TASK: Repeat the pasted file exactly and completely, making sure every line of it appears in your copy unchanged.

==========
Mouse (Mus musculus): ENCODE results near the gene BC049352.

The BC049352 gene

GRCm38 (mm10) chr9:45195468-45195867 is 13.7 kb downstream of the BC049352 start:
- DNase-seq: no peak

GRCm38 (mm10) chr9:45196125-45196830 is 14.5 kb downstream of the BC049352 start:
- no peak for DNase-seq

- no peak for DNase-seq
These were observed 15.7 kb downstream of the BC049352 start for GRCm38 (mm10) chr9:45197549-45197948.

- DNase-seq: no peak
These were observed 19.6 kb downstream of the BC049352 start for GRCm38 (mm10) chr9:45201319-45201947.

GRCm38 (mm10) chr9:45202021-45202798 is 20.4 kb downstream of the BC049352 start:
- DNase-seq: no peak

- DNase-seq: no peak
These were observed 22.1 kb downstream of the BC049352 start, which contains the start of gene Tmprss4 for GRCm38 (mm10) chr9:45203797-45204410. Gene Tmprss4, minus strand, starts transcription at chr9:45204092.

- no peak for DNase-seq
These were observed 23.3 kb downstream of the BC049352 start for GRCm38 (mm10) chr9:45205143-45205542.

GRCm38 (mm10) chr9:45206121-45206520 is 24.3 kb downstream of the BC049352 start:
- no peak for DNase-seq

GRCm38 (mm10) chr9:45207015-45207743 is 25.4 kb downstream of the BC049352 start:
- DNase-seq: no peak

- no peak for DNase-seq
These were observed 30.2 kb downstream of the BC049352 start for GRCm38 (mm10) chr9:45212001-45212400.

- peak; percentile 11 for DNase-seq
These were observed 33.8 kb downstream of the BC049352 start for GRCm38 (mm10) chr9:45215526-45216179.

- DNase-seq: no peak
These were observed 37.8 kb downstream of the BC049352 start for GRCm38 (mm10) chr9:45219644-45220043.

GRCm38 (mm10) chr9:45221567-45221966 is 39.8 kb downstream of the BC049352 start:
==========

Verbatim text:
Mouse (Mus musculus): ENCODE results near the gene BC049352.

The BC049352 gene

GRCm38 (mm10) chr9:45195468-45195867 is 13.7 kb downstream of the BC049352 start:
- DNase-seq: no peak

GRCm38 (mm10) chr9:45196125-45196830 is 14.5 kb downstream of the BC049352 start:
- no peak for DNase-seq

- no peak for DNase-seq
These were observed 15.7 kb downstream of the BC049352 start for GRCm38 (mm10) chr9:45197549-45197948.

- DNase-seq: no peak
These were observed 19.6 kb downstream of the BC049352 start for GRCm38 (mm10) chr9:45201319-45201947.

GRCm38 (mm10) chr9:45202021-45202798 is 20.4 kb downstream of the BC049352 start:
- DNase-seq: no peak

- DNase-seq: no peak
These were observed 22.1 kb downstream of the BC049352 start, which contains the start of gene Tmprss4 for GRCm38 (mm10) chr9:45203797-45204410. Gene Tmprss4, minus strand, starts transcription at chr9:45204092.

- no peak for DNase-seq
These were observed 23.3 kb downstream of the BC049352 start for GRCm38 (mm10) chr9:45205143-45205542.

GRCm38 (mm10) chr9:45206121-45206520 is 24.3 kb downstream of the BC049352 start:
- no peak for DNase-seq

GRCm38 (mm10) chr9:45207015-45207743 is 25.4 kb downstream of the BC049352 start:
- DNase-seq: no peak

- no peak for DNase-seq
These were observed 30.2 kb downstream of the BC049352 start for GRCm38 (mm10) chr9:45212001-45212400.

- peak; percentile 11 for DNase-seq
These were observed 33.8 kb downstream of the BC049352 start for GRCm38 (mm10) chr9:45215526-45216179.

- DNase-seq: no peak
These were observed 37.8 kb downstream of the BC049352 start for GRCm38 (mm10) chr9:45219644-45220043.

GRCm38 (mm10) chr9:45221567-45221966 is 39.8 kb downstream of the BC049352 start: